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Red flags ....

This has probably been done 100 times. Maybe 200. 


But let's start a thread of red flags. 


Here's one:

"Pay will increase if we like the work and/or work well together ..."


That's just nonsense. I fell for that when I was 20, which was half a century ago.

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Hi, Anthony. It's an interesting topic. Years later, these promises seem like a joke. But in the beginning, it seemed like a great opportunity.


OK, but I'm looking for a list of red flags.

Here's another: A job posting that says, "We want you to write a sample article so we can see if you are a good fit or not."


In the world of employment, the employer is allowed to give you a test, but that doesn't mean a day of working for free. A test is a test -- it should take an hour at the very most. More often, it should take 10 minutes or so.


Writers have hundreds of writing samples. If a client can't get an idea of your style from these, then something is wrong. They don't need one more "test" writing sample to see if you know how to write if you have a resume as long as Interstate 95. 

Asking for free work isn't always a red flag. It could be a legitimate test ... but on Upwork, I see many that aren't.

I saw a job post yesterday.  "Be ready for the three step test which will help us judge your passion, knowledge and interest in being part of our team. "


No mention of payment. 


That's an excellent example. I wrote over 30,000 news briefs for UPI over the course of eight years. I've just finished my 17th book. And they want me to take a test to see if I have a passion for writing???????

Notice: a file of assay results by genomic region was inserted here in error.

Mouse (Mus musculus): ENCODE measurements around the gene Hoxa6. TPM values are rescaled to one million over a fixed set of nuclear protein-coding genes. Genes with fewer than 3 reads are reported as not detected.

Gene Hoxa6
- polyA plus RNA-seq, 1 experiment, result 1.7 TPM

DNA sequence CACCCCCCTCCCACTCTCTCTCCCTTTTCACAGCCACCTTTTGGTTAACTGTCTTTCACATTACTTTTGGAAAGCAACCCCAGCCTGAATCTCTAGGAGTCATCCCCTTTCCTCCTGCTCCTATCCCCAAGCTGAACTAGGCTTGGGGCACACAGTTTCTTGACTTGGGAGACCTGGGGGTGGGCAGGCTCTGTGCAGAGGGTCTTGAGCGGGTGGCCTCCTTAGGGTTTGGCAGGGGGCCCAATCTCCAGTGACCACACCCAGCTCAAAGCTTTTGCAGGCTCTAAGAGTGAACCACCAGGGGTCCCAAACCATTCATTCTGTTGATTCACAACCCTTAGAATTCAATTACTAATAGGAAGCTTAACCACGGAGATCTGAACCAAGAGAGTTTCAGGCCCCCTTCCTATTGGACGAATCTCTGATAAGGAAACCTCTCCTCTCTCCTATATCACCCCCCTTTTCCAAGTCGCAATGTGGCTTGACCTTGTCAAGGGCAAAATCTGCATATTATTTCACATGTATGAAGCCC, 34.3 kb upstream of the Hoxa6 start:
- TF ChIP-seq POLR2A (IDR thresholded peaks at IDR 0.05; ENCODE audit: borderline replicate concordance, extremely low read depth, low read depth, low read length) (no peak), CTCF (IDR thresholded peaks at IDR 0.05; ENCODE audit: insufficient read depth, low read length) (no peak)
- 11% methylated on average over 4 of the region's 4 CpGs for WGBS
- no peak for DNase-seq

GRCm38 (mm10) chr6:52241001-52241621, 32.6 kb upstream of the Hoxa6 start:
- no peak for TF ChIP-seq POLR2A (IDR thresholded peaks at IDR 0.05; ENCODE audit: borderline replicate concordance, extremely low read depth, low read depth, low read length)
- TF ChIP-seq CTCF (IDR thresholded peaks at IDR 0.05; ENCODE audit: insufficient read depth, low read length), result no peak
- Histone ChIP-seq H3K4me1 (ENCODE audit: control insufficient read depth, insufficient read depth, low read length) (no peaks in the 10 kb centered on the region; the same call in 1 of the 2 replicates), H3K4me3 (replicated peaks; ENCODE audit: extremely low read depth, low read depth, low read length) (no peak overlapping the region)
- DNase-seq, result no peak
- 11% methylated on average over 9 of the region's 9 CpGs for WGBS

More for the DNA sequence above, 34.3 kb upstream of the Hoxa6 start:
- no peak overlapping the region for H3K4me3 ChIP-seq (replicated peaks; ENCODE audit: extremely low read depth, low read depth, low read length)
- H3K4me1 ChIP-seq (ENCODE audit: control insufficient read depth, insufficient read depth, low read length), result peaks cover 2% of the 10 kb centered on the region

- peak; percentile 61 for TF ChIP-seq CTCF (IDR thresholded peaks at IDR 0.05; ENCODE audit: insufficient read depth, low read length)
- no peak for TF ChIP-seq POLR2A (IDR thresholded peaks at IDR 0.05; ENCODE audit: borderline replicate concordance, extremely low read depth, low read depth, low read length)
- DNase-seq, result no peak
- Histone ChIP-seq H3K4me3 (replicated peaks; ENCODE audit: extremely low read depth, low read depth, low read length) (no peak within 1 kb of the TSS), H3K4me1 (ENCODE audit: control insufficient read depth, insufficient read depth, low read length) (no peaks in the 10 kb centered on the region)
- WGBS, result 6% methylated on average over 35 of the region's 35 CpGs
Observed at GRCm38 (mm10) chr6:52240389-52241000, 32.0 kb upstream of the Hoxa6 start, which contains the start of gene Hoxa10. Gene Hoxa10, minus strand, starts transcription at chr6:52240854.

Here is one  "We are waiting for big projects, and then you can earn big money, but for now... these some... they will be coming soon, they will be coming soon, big projects will be coming soon ). "


It is indeed an exciting yet knowledgeable topic. Let me share what I've noticed in my years of experience with diverse talents.


"Are you willing to work overtime and weekends? and Holidays?"

Talents: Yes! (with full confidence).


Yes, Dmytro. Years later, those answers will literally turn into jokes. LoL.


Kidding aside. I believe that with due diligence, we can avoid falling for these red flags and make the experience as safe as possible. Hard work comes next. Starting with this help article as your guide. 


We're looking forward to what other members get to share on this one!

~ Arjay


Topics aren't knowledgeable. People are knowledgeable. 


Community Member

Great idea! Participation will go through the roof.

Here is one (of many) that comes to my mind:

"Let us know your turnaround time for 60 mins. and your fee per audio minute. ... We pay %x per minute and expect delivery within twenty-four hours after receipt of the audio."  

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"We just need you to quickly sign this contract agreement; you can read the mundane details later when you have time."

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"This is an easy job and shouldn't take longer than one hour of your time."